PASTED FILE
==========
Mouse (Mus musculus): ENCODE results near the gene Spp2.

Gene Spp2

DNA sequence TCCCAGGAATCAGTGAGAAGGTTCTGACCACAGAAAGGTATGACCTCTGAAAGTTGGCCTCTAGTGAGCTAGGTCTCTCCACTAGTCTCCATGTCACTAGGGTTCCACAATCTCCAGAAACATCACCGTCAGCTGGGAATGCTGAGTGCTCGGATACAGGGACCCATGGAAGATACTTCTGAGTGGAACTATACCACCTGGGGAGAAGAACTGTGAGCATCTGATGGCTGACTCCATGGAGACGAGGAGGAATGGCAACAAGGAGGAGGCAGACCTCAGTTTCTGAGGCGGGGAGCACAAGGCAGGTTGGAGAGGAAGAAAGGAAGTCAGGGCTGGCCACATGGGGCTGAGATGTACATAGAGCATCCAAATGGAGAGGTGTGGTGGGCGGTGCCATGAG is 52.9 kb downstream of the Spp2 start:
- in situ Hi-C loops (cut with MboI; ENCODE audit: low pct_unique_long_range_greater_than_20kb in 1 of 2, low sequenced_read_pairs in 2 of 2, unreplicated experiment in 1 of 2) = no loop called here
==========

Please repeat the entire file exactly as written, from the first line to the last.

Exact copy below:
Mouse (Mus musculus): ENCODE results near the gene Spp2.

Gene Spp2

DNA sequence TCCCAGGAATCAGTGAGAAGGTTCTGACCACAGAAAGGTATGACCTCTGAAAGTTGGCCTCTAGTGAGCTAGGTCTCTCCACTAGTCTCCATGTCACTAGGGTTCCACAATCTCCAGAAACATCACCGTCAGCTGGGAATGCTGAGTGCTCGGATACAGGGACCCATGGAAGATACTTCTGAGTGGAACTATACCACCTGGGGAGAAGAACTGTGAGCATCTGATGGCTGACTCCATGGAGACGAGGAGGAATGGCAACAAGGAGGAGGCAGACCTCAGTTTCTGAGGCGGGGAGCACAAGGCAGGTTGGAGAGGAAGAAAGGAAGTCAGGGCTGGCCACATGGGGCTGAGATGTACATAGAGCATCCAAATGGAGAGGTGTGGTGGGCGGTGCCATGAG is 52.9 kb downstream of the Spp2 start:
- in situ Hi-C loops (cut with MboI; ENCODE audit: low pct_unique_long_range_greater_than_20kb in 1 of 2, low sequenced_read_pairs in 2 of 2, unreplicated experiment in 1 of 2) = no loop called here